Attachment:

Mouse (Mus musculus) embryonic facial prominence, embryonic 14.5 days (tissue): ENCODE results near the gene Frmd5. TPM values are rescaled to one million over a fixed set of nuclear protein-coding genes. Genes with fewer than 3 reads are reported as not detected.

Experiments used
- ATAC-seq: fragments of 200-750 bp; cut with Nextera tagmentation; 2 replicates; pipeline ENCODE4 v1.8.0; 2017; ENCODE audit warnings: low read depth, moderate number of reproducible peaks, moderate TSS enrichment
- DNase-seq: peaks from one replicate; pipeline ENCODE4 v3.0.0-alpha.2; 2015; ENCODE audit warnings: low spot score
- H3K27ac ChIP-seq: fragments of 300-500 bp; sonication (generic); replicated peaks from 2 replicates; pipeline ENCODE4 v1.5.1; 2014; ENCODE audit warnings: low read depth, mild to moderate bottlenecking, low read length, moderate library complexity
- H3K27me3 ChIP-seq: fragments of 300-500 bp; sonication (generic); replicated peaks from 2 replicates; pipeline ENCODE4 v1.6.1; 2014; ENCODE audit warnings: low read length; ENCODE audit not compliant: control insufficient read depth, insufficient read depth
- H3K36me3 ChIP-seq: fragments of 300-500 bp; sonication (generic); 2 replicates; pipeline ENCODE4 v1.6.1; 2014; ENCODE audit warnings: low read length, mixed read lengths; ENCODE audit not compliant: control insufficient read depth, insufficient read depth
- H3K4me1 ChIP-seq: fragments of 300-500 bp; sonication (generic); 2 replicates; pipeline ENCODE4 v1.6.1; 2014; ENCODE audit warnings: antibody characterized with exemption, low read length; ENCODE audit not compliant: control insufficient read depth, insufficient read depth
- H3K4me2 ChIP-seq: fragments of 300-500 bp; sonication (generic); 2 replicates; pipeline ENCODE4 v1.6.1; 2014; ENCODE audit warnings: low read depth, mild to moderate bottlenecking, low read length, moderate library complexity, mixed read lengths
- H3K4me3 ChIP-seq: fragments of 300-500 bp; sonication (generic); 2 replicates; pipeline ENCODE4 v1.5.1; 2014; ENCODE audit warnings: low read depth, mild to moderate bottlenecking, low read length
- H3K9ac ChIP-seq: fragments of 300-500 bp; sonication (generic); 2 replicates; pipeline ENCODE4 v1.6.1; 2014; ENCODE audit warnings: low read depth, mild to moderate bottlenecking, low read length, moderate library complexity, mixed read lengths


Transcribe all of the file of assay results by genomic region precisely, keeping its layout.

Mouse (Mus musculus) embryonic facial prominence, embryonic 14.5 days (tissue): ENCODE results near the gene Frmd5. TPM values are rescaled to one million over a fixed set of nuclear protein-coding genes. Genes with fewer than 3 reads are reported as not detected.

Experiments used
- ATAC-seq: fragments of 200-750 bp; cut with Nextera tagmentation; 2 replicates; pipeline ENCODE4 v1.8.0; 2017; ENCODE audit warnings: low read depth, moderate number of reproducible peaks, moderate TSS enrichment
- DNase-seq: peaks from one replicate; pipeline ENCODE4 v3.0.0-alpha.2; 2015; ENCODE audit warnings: low spot score
- H3K27ac ChIP-seq: fragments of 300-500 bp; sonication (generic); replicated peaks from 2 replicates; pipeline ENCODE4 v1.5.1; 2014; ENCODE audit warnings: low read depth, mild to moderate bottlenecking, low read length, moderate library complexity
- H3K27me3 ChIP-seq: fragments of 300-500 bp; sonication (generic); replicated peaks from 2 replicates; pipeline ENCODE4 v1.6.1; 2014; ENCODE audit warnings: low read length; ENCODE audit not compliant: control insufficient read depth, insufficient read depth
- H3K36me3 ChIP-seq: fragments of 300-500 bp; sonication (generic); 2 replicates; pipeline ENCODE4 v1.6.1; 2014; ENCODE audit warnings: low read length, mixed read lengths; ENCODE audit not compliant: control insufficient read depth, insufficient read depth
- H3K4me1 ChIP-seq: fragments of 300-500 bp; sonication (generic); 2 replicates; pipeline ENCODE4 v1.6.1; 2014; ENCODE audit warnings: antibody characterized with exemption, low read length; ENCODE audit not compliant: control insufficient read depth, insufficient read depth
- H3K4me2 ChIP-seq: fragments of 300-500 bp; sonication (generic); 2 replicates; pipeline ENCODE4 v1.6.1; 2014; ENCODE audit warnings: low read depth, mild to moderate bottlenecking, low read length, moderate library complexity, mixed read lengths
- H3K4me3 ChIP-seq: fragments of 300-500 bp; sonication (generic); 2 replicates; pipeline ENCODE4 v1.5.1; 2014; ENCODE audit warnings: low read depth, mild to moderate bottlenecking, low read length
- H3K9ac ChIP-seq: fragments of 300-500 bp; sonication (generic); 2 replicates; pipeline ENCODE4 v1.6.1; 2014; ENCODE audit warnings: low read depth, mild to moderate bottlenecking, low read length, moderate library complexity, mixed read lengths